Gatekeepers are subject to societal prejudice. You know 89% of books published are by white, cis, male authors, right? If you’re a woman and/or person of color, or another marginalized identity, your chances of “success” in a traditional climate plummet. Even if your book gets picked up, you’re apt to hear your character “isn’t relatable” and asked to make changes. Traditional publishing is giving lip service to diversity right now, but the industry hasn’t taken a great many strides. Why fight that fight?

I did my apprenticeship. Can people in traditional publishing please do theirs? I’m 53. I’ve been writing since I was 7, and I wrote my first novel at 12. Yes, it was an achievement for a child, and yes, it was derivative and the language was less than elegant. I’ve improved since then. I’ve been an avid reader since before I started writing, and I’m fully capable of learning from what I read. I understand pacing and dialogue and how to use words. I go over my work relentlessly, making it the best it can be. On the other hand, I don’t know about some editors. I’ve read traditionally published books with hundreds of pages of purposeless exposition stuck in the middle of a story, and ones with so many typos and grammatical flaws I wonder how it got printed. One series I like very much used the word “yolk” instead of “yoke” for three volumes, leading to phrases like “the yolk of slavery.” Really, I don’t have it to trust an industry person half my age, with little or none of my experience, to direct me how best to tell my stories.

See, I could write this post. I could refute every single point anyone has ever made about self publishing. But I’m not going to. I know that not every path works for everyone, and even our definitions of “what works” differ. Traditional publishing is a valid path. Self publishing is a valid path. Some people earn vast amounts of money in each. Most don’t and never will. Except in the case of a few, writing is not a calling that leads to riches (though hope springs eternal, and all that).

Inevitably, these articles about why not to self publish are written by people who have been traditionally published, who seem to have a limited understanding of why people choose one route over another. Often they strike me as “protesting too much,” of dismissing self publishing not because of its real flaws, but because the writers have doubts or questions about the path they’ve chosen. Have your doubts; that’s fine. Please stop thrusting them on those of us who have chosen differently. Thanks.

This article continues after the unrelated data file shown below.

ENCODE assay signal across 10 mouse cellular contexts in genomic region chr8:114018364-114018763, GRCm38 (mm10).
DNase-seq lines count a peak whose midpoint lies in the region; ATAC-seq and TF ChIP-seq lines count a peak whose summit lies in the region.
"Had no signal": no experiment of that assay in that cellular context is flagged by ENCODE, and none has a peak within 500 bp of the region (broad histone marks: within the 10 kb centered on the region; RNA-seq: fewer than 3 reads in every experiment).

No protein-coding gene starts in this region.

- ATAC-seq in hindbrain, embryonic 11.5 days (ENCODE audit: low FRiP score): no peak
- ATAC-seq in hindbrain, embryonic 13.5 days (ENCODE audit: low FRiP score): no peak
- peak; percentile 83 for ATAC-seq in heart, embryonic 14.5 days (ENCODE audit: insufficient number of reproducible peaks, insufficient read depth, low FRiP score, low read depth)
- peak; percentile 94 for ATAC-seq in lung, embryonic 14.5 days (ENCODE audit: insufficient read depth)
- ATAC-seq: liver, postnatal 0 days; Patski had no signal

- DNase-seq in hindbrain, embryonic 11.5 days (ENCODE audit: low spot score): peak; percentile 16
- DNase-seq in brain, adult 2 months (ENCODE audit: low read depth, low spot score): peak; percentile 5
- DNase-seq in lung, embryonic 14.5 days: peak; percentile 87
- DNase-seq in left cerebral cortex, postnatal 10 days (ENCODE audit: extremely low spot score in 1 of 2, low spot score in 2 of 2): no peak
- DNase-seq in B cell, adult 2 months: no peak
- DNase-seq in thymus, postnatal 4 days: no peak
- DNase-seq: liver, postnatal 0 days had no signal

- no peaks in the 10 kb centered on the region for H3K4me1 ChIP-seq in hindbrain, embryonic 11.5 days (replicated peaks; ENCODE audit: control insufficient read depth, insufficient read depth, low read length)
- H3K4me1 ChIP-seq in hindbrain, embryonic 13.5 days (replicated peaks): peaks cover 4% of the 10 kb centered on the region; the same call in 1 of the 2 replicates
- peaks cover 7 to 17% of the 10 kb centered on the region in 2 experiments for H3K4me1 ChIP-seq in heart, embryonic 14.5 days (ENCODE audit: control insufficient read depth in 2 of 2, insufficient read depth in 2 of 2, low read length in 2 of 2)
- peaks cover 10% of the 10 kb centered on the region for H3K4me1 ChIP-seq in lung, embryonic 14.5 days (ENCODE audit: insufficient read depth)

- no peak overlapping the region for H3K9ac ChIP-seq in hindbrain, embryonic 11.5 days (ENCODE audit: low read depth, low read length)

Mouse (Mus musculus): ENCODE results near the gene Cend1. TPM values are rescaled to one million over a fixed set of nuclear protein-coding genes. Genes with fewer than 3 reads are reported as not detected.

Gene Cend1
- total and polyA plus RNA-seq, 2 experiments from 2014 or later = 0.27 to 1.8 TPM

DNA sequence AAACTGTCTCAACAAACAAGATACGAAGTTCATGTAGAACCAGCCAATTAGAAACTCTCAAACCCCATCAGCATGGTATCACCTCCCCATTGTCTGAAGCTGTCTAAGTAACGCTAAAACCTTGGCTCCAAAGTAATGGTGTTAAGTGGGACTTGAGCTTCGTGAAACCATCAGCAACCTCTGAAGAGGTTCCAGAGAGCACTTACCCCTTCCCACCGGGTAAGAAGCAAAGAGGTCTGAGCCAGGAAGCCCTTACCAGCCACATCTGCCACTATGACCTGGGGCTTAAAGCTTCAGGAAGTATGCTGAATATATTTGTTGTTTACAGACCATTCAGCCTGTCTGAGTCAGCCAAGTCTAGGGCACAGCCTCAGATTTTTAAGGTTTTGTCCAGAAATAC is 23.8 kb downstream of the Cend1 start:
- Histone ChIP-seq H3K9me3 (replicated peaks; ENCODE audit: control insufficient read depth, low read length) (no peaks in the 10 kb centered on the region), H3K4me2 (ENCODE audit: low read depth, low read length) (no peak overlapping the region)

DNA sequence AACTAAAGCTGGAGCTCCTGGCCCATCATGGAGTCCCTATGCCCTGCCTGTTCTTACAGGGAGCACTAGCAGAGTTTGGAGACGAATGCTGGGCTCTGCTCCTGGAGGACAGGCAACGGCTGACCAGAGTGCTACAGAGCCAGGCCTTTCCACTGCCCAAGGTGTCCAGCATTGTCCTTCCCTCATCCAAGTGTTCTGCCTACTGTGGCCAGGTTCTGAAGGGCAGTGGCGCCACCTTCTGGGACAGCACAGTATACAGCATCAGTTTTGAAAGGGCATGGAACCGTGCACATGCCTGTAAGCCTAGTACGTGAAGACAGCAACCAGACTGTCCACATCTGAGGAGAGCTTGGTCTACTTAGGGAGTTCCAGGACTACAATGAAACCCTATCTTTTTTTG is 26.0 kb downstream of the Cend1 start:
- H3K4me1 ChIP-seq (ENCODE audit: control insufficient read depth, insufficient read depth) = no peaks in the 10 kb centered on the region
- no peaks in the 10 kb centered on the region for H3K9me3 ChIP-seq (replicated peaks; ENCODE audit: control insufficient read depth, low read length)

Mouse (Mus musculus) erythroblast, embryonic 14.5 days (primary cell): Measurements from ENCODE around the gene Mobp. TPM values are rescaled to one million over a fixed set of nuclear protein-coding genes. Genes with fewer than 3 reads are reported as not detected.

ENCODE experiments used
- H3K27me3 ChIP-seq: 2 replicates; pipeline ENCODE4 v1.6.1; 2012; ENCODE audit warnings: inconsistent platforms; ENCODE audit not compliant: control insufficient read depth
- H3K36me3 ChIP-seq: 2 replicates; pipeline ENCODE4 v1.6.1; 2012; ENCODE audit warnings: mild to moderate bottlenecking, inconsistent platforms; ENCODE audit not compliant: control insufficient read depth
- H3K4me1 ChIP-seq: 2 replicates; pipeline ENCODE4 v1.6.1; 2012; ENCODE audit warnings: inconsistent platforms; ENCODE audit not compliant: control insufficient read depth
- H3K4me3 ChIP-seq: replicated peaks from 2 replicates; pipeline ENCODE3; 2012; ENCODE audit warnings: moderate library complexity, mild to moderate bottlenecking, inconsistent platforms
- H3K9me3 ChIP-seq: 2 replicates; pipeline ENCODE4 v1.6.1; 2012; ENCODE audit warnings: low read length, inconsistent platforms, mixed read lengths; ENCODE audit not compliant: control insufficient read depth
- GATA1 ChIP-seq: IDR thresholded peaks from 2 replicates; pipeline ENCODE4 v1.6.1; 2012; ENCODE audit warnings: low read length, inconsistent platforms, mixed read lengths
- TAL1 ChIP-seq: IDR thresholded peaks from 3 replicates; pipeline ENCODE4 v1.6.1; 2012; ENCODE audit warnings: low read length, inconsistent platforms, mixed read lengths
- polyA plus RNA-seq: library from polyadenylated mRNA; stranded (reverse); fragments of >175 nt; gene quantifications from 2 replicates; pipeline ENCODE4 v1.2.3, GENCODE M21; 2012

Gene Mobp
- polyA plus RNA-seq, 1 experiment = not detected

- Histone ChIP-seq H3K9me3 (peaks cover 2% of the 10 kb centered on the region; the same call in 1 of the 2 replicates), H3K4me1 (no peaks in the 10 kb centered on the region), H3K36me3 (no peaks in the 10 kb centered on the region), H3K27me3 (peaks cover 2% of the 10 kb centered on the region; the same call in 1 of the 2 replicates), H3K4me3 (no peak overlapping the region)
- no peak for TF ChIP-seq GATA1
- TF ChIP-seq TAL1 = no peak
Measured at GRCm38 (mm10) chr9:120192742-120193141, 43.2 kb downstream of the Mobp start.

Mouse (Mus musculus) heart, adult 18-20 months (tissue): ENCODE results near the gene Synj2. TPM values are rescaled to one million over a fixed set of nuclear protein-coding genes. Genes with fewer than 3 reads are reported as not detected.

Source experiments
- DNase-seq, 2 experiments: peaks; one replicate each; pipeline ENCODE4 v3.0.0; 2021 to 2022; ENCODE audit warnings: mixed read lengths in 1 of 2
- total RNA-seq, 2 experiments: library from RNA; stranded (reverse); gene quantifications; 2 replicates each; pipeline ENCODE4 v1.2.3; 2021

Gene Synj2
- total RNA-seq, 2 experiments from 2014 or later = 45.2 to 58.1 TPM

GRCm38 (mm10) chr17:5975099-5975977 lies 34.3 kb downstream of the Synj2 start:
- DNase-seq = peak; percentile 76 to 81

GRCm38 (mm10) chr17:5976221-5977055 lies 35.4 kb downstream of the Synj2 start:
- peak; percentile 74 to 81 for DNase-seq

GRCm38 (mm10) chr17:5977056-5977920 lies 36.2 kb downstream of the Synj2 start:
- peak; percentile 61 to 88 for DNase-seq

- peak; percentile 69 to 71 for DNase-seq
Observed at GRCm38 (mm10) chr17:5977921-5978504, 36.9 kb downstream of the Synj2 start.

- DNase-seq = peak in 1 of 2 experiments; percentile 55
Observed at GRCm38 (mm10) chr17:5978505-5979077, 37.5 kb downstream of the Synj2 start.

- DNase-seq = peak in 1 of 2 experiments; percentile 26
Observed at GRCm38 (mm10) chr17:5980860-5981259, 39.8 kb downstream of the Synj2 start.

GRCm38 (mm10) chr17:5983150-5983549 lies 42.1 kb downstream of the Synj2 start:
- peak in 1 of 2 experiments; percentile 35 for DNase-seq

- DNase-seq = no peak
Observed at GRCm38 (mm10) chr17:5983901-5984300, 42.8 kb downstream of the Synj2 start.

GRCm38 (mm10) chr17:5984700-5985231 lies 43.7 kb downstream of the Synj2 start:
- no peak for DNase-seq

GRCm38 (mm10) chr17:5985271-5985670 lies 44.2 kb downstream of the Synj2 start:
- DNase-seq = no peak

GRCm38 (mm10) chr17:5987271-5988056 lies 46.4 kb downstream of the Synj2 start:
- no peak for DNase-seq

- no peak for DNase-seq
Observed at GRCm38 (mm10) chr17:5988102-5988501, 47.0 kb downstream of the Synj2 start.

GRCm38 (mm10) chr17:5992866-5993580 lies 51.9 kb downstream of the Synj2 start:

10 Novels that Informed my Paganism

Yesterday I stumbled across this post on Patheos. For those of my readers who don’t click links, it’s the first part of a list of 22 books that, according to the author, have influenced and defined Modern Paganism (Part 2 hasn’t been posted as of this writing). Having read all but one of the books included in this installment, I think it’s an interesting list so far. But it doesn’t resonate with me or my experience, so I decided to do a list of my own.

The following are books I discovered as a young reader (under the age of 25). Only one is specifically Pagan-centric. Mostly, they slip their Pagan themes into the margins and between sentences–in my opinion, a liminal space highly appropriate for such things–where they contribute to the way the authors constructed their worlds. It’s only later, reading as an adult Witch, that I look at what I absorbed, and laugh, and think, “Well, no wonder I turned out the way I did!” I recommend all of them highly, and I hope if you’re interested, you’ll check a few out, no matter what your religious bent.

In no particular order:

earthseaThe Earthsea Trilogy, by Ursula K. LeGuin

This is the first of LeGuin’s books I ever read. I loved Fantasy and Mythology from an exceptionally young age and eagerly consumed all I could get my hands on. Earthsea had everything: Magic, a school for Wizards, Dragons, and numerous quests. It hooked me from the first page.

From the very beginning, the trilogy serves up a substantial helping of philosophy along with its engaging plot. The magical system is all about balance; in fact, this site’s header, “To Light a Candle is to Cast a Shadow” is a direct quote. The wizards can’t simply do anything they like. Taking energy from one place removes it from another, and every act has consequences. The protagonist learns this to his sorrow when he works a spell out of ego and unleashes a horror. This was my first introduction to the concepts of Karma and the Shadow Self, as well as the idea that sometimes the better part of wisdom for people of power lies in acceptance rather than action. Another bonus is that the main races populating Earthsea are Black and Brown people, although this is rarely shown on the books’ covers and never, to my knowledge, in any of the film productions of the novels.